Monday 16 July 2018

Eamonn Sweeney: Bridesmaids Tipperary can take another step up the aisle

This could be the year Tipperary step out of Kilkenny's shadow

Seamus Callanan who’s found the net an incredible 11 times in his last eight championship matches, never seems to score a goal which is not spectacular, while all of O’Dwyer’s points have an exhibition look about them.
Seamus Callanan who’s found the net an incredible 11 times in his last eight championship matches, never seems to score a goal which is not spectacular, while all of O’Dwyer’s points have an exhibition look about them.

Eamonn Sweeney

You could call it the Richard Johnson problem. Take Tony McCoy out of the equation and Johnson might well be regarded as the finest National Hunt jockey of them all. No-one but McCoy has ridden more winners than Johnson and the Englishman finished runner-up to the Irishman in the jockeys' championship on 16 occasions. Just one man stood between him and immortality.

Sometimes it's a team which gets in the way. Had Mick O'Dwyer not created his great Kerry team in the 1970s, Dublin would have been looking at an unprecedented six in-a-row from 1974 to 1979. And if there'd been no Muhammad Ali perhaps Sonny Liston in the '60s and George Foreman in the '70s would have continued to look invincible and rank among the greatest heavyweight champions of all-time.

In the same way had Kilkenny dropped their performance levels over the past decade it's entirely possible that the current Tipperary side would be hailed as one of the finest ever to play the game.

This almost supernatural ability the Cats have to thwart the Premier at the moment was most graphically illustrated in last year's All-Ireland final. The drawn game was probably the finest decider of all-time and only the most partisan Kilkenny supporter would deny that Tipperary were unlucky on the day, missing two penalties and then seeing that last-gasp John O'Dwyer free tail away by inches.

Had this year's penalty rule been in effect, Tipperary would have won. Or indeed had Hawk-Eye been malfunctioning, because the first instinct of both umpires and supporters was that O'Dwyer's shot had made it. A victory that day would have completely changed the popular idea of Tipp as the team who just aren't quite good enough for Kilkenny.

When Brian Cody's men won the replay, they were destroying Tipperary's hopes for the fifth time in six years. Tipp's one final victory in 2010 may be memorable but it seems a poor enough reward for all the good stuff this particular set of players have played in those years.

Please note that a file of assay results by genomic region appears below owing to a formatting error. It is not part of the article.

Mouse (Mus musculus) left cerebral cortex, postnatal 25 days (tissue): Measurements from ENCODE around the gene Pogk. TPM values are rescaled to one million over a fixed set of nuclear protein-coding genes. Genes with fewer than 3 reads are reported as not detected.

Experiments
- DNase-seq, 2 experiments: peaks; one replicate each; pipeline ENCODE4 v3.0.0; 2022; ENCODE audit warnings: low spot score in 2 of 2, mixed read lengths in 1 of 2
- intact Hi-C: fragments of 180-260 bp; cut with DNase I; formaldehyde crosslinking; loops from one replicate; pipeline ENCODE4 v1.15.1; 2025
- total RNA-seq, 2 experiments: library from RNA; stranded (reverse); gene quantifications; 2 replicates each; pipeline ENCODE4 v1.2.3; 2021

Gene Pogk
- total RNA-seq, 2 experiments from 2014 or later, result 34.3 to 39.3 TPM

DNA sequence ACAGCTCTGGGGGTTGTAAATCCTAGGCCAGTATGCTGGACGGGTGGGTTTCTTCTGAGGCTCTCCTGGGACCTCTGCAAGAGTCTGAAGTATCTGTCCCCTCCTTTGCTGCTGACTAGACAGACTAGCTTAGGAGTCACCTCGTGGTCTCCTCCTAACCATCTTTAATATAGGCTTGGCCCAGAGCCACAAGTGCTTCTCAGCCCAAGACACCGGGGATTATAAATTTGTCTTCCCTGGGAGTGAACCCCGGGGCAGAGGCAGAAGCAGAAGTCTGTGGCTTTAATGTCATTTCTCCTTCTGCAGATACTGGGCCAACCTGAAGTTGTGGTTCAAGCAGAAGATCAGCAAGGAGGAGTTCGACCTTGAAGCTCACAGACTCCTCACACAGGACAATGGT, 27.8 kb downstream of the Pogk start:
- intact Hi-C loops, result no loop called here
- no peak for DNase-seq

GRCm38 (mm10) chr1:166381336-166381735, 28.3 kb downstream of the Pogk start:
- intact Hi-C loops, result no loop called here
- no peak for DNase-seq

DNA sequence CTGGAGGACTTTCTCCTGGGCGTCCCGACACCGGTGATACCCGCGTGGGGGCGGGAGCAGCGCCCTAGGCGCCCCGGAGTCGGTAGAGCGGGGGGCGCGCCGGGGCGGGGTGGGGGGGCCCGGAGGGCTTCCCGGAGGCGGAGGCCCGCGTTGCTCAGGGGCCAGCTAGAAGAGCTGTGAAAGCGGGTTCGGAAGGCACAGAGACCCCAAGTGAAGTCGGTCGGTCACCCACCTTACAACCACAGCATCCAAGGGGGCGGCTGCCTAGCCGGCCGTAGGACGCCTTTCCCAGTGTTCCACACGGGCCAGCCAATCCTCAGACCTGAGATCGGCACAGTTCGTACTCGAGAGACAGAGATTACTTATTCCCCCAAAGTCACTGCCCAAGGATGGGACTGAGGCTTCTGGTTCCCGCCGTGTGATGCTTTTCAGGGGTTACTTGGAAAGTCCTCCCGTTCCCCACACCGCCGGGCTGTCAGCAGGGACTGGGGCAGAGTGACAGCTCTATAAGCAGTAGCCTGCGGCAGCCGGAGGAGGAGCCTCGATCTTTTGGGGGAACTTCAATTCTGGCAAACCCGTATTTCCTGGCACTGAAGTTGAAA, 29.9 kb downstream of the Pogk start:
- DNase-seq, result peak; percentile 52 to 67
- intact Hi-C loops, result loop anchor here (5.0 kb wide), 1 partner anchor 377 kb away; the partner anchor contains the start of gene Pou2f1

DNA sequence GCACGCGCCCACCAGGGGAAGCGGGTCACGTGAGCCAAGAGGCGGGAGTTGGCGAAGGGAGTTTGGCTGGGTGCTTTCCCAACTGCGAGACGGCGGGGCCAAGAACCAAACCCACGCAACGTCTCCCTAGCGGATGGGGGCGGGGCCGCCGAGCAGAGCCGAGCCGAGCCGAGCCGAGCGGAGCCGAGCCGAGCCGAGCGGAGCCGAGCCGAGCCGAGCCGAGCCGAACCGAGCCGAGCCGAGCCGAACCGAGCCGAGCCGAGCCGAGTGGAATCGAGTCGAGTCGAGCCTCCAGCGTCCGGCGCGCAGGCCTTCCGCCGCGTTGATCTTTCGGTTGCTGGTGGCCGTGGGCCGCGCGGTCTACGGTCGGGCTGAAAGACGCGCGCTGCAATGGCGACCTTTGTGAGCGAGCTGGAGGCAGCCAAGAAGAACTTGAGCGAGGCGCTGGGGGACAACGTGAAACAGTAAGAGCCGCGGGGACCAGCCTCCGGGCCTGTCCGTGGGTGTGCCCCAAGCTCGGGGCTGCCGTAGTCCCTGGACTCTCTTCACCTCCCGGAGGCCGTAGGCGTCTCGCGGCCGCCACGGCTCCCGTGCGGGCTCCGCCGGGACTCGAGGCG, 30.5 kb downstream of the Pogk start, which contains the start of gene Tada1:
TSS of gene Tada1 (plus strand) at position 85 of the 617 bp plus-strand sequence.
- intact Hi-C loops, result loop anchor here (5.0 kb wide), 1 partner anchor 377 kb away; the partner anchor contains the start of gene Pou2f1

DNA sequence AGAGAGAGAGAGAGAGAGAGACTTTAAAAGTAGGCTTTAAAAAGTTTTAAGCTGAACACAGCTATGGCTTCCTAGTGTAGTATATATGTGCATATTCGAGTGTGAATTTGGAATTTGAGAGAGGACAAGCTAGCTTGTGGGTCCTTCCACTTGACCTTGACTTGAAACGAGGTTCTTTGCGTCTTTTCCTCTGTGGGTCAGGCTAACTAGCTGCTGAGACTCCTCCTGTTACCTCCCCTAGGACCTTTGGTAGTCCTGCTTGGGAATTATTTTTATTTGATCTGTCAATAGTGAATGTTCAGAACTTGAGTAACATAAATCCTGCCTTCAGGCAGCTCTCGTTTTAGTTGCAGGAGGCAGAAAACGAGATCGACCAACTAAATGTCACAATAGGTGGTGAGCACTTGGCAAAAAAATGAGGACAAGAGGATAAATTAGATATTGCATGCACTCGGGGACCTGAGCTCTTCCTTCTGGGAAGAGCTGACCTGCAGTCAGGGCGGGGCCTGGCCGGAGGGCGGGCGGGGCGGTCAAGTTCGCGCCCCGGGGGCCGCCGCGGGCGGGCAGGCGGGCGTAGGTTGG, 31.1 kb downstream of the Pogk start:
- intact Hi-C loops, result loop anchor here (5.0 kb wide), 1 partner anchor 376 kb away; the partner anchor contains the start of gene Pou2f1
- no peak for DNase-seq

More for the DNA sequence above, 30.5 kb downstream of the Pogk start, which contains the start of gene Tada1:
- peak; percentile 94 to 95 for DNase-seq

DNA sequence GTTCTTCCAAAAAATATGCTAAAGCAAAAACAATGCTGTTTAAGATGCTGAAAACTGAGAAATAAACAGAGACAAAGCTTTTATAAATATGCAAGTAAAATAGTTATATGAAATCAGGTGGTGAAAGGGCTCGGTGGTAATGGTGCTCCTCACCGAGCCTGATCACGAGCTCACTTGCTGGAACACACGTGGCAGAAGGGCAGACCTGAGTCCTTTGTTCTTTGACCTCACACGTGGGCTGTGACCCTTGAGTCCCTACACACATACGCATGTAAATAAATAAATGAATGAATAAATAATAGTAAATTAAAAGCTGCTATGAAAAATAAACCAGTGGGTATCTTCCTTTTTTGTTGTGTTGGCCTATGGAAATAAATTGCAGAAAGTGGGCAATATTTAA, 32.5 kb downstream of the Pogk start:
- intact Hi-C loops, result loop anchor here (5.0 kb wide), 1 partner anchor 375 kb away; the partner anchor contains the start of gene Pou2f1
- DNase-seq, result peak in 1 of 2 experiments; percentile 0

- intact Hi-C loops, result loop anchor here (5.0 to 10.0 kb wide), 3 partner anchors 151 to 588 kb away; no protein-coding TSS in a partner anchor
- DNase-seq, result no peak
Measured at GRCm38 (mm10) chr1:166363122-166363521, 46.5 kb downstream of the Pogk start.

No team in final history has scored as much as the 1-28, 1-24 of it from play, Tipperary chalked up first time out last year and failed to lift the Liam MacCarthy Cup. In fact, since the return to the 70-minute era only two winning teams, Tipp in 1989 and Kilkenny in 2008, have scored more than Tipp managed that day. A lot of winner-takes-all rhetoric surrounds big games these days but it would be harsh to tar Tipperary as bottlers or chokers after last year's efforts. It's very hard to see what more they could have done to win the final.

Tipp's destruction of Limerick in the Munster semi-final reminded us that if anything they possess even more fearsome firepower than Kilkenny. Their 4-23 that day contained 4-19 from play, 4-13 of which came from the quartet of Seamus Callanan, John O'Dwyer, Jason Forde and Patrick 'Bonner' Maher.

It was reminiscent of how even the Kilkenny defence found this attack unplayable in last year's final. Callanan (pictured), who's found the net an incredible 11 times in his last eight championship matches, never seems to score a goal which is not spectacular, while all of O'Dwyer's points have an exhibition look about them. For all the talk of this being an open hurling championship, Tipperary and Kilkenny can reach a level of performance that their rivals can only aspire to at the moment.

The problem for Tipperary is that unless they can break Kilkenny's dominance they could end up looking like the greatest might-have-been team in hurling history. They've lost three All-Ireland finals in the last six years, the worst such run since Galway did the same thing between 1985 and 1990 (and Galway won two of the other finals they contested then compared to Tipp's one). Right now, they aren't much more than a footnote in Kilkenny's story, their players destined to end up as bit players on nostalgia programmes consecrated to the glories of Shefflin, Delaney and Larkin.

There were times last year when Tipperary looked like the team of the future with 2014 functioning as a kind of last hurrah for Kilkenny's veterans.

Then again, Tipp's breakthrough in 2010 also looked to herald the end of an era. Hot favourites in their next two championship meetings with Kilkenny, they were ambushed both times and then screwed up royally in 2013 and 2014 with games against Limerick which, for all the heroics of the opposition, seemed almost to have been lost in a fit of absent-mindedness.

That's why Eamon O'Shea will have been pleased to see the ruthlessness with which Limerick were dispatched this year. Kilkenny's performance against Galway showed that time is not exactly staling their infinite variety and it seems likely that only Tipperary of the challengers can rise to that level.

The Premier have never really been a favourite of neutrals, something which probably owes a lot to the fact that geographical situation means they share a border with all their major rivals. Tipperary are the team everyone else loves to beat. But this year, after their extraordinary and unrewarded contribution to 2014, only a churl would begrudge them the ultimate reward, even if Waterford are everyone's second favourite team.

If ever a side had unfinished business, it's Tipperary 2015. You'd imagine they'll continue taking care of it today.

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